Does sound quality matter any more?

There was a brief golden moment in our recent history, when quality and quantity lived in harmony in the music world. That moment has, well and truly, left the building, and won't be back for a long while yet.

There was a brief golden moment in our recent history, when quality and quantity lived in harmony in the music world. That moment has, well and truly, left the building, and won't be back for a long while yet.

Naturally, I'm not talking about the artistic merits of music — that's just too subjective a question to answer right here, right now. No, what I'm talking about, is music formats.

For a brief period of time, starting around the mid-1990s, when CD sales overtook cassette tape sales, the dominant music format was also the best quality music format. Some would argue that LPs are still preferable. Yes, vinyl recordings generally have a warmth that CDs don't and yes, there's a heart-tugging charm about it that the humble CD just can't match — but a well mastered CD is (almost) flawless.

From the moment Napster marched onto the internet and blew open the gates to pirating nirvana, compressed music has stolen the compact discs' lunch and it ain't ever giving it back. Overnight, it seemed, Napster was flooded with music of all genres, from all periods, in MP3 format. And, the highly compressed MP3 format was perfect for the internet, which many of us accessed via the wonders of the dial-up modem.

At three to four megabytes per song, MP3 files didn't take too long to download. Combined with a price of zero dollars and zero cents (quite a discount to the AU$8 asking price for a CD single), the trade-off in sound quality was judged by many to be worth it. With the advent of the iPod and then the iTunes store, this trade-off became legal.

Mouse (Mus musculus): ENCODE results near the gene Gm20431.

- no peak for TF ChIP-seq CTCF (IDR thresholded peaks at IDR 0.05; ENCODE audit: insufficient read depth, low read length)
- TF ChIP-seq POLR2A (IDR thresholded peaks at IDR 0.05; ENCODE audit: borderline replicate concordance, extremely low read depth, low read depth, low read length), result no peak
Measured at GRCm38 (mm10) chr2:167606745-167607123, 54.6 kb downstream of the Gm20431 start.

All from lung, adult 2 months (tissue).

Thinking practically, this exchange of quality for convenience makes (almost) complete sense. In a palm-sized device (back then it was an iPod, nowadays it's a smartphone) we could carry around more music (plus podcasts and audiobooks) than what most of us could ever hope to fit onto our shelves. And, seriously, the days of cramming a few CDs into a backpack, awkwardly switching between them on the bus and suffering through track skips at every pothole, isn't quite as romantic as it sounds.

Now that our internet speeds have increased, several times over, and compression technology has resulted in a less noticeable compromise, we've reached the point where, for many of us, sound quality doesn't matter any more.

Given the choice of a larger lossless audio file or a smaller compressed file, of about iTunes quality, most would choose the latter. This isn't because it would take too long to download or that we'd run the risk of filling up our hard disk. No, we'd rather use some of that saved space on our smartphone for more music, more photos, more videos and more apps.

There will always be a small minority for whom LPs or FLAC files will be king, but, in this writer's humble opinion, for the great majority, the thought of upgrading to high-quality audio won't occur until our mobile devices come shipped with between 384GB and 512GB internal storage as standard.

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About the author

Derek loves nothing more than punching a remote location into a GPS, queuing up some music and heading out on a long drive, so it's a good thing he's in charge of CNET Australia's Car Tech channel.

 

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